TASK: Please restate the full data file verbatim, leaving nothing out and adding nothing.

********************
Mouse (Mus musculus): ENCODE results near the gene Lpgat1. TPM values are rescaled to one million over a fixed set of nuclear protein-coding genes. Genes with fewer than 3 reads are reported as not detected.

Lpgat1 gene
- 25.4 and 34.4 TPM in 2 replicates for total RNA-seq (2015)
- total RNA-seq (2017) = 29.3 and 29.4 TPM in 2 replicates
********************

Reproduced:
Mouse (Mus musculus): ENCODE results near the gene Lpgat1. TPM values are rescaled to one million over a fixed set of nuclear protein-coding genes. Genes with fewer than 3 reads are reported as not detected.

Lpgat1 gene
- 25.4 and 34.4 TPM in 2 replicates for total RNA-seq (2015)
- total RNA-seq (2017) = 29.3 and 29.4 TPM in 2 replicates